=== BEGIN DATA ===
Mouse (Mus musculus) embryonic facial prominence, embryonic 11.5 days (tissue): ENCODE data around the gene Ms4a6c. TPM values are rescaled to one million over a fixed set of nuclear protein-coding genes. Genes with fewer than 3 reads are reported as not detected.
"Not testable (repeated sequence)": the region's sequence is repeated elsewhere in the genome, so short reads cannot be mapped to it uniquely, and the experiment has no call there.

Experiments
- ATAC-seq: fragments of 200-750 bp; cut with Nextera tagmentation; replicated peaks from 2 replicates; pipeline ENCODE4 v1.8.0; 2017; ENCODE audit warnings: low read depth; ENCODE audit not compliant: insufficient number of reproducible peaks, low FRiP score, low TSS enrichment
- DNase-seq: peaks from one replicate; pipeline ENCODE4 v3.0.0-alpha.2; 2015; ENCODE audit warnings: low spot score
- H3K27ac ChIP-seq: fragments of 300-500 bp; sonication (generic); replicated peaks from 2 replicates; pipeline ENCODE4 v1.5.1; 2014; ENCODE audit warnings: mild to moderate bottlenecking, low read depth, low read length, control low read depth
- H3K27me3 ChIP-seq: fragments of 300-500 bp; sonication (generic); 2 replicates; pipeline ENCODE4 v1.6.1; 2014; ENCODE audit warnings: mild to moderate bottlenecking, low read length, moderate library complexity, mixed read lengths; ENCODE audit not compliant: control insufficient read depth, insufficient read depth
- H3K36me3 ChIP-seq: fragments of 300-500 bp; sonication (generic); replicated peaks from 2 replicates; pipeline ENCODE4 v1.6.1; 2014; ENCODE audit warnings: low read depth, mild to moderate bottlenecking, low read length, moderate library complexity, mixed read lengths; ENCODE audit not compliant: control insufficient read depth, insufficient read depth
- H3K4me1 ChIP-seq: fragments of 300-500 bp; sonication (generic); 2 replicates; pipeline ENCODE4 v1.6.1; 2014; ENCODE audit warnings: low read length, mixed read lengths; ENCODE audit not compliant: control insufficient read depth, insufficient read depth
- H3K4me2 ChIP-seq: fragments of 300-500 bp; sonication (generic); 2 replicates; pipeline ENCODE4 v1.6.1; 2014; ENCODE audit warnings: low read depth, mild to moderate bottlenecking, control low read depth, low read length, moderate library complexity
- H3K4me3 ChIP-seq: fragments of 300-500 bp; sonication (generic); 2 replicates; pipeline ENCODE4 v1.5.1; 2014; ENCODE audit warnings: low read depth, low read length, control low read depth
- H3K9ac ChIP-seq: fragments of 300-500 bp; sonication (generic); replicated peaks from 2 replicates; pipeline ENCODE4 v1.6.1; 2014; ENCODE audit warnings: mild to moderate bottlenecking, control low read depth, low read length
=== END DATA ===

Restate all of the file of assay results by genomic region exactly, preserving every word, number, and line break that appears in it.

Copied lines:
Mouse (Mus musculus) embryonic facial prominence, embryonic 11.5 days (tissue): ENCODE data around the gene Ms4a6c. TPM values are rescaled to one million over a fixed set of nuclear protein-coding genes. Genes with fewer than 3 reads are reported as not detected.
"Not testable (repeated sequence)": the region's sequence is repeated elsewhere in the genome, so short reads cannot be mapped to it uniquely, and the experiment has no call there.

Experiments
- ATAC-seq: fragments of 200-750 bp; cut with Nextera tagmentation; replicated peaks from 2 replicates; pipeline ENCODE4 v1.8.0; 2017; ENCODE audit warnings: low read depth; ENCODE audit not compliant: insufficient number of reproducible peaks, low FRiP score, low TSS enrichment
- DNase-seq: peaks from one replicate; pipeline ENCODE4 v3.0.0-alpha.2; 2015; ENCODE audit warnings: low spot score
- H3K27ac ChIP-seq: fragments of 300-500 bp; sonication (generic); replicated peaks from 2 replicates; pipeline ENCODE4 v1.5.1; 2014; ENCODE audit warnings: mild to moderate bottlenecking, low read depth, low read length, control low read depth
- H3K27me3 ChIP-seq: fragments of 300-500 bp; sonication (generic); 2 replicates; pipeline ENCODE4 v1.6.1; 2014; ENCODE audit warnings: mild to moderate bottlenecking, low read length, moderate library complexity, mixed read lengths; ENCODE audit not compliant: control insufficient read depth, insufficient read depth
- H3K36me3 ChIP-seq: fragments of 300-500 bp; sonication (generic); replicated peaks from 2 replicates; pipeline ENCODE4 v1.6.1; 2014; ENCODE audit warnings: low read depth, mild to moderate bottlenecking, low read length, moderate library complexity, mixed read lengths; ENCODE audit not compliant: control insufficient read depth, insufficient read depth
- H3K4me1 ChIP-seq: fragments of 300-500 bp; sonication (generic); 2 replicates; pipeline ENCODE4 v1.6.1; 2014; ENCODE audit warnings: low read length, mixed read lengths; ENCODE audit not compliant: control insufficient read depth, insufficient read depth
- H3K4me2 ChIP-seq: fragments of 300-500 bp; sonication (generic); 2 replicates; pipeline ENCODE4 v1.6.1; 2014; ENCODE audit warnings: low read depth, mild to moderate bottlenecking, control low read depth, low read length, moderate library complexity
- H3K4me3 ChIP-seq: fragments of 300-500 bp; sonication (generic); 2 replicates; pipeline ENCODE4 v1.5.1; 2014; ENCODE audit warnings: low read depth, low read length, control low read depth
- H3K9ac ChIP-seq: fragments of 300-500 bp; sonication (generic); replicated peaks from 2 replicates; pipeline ENCODE4 v1.6.1; 2014; ENCODE audit warnings: mild to moderate bottlenecking, control low read depth, low read length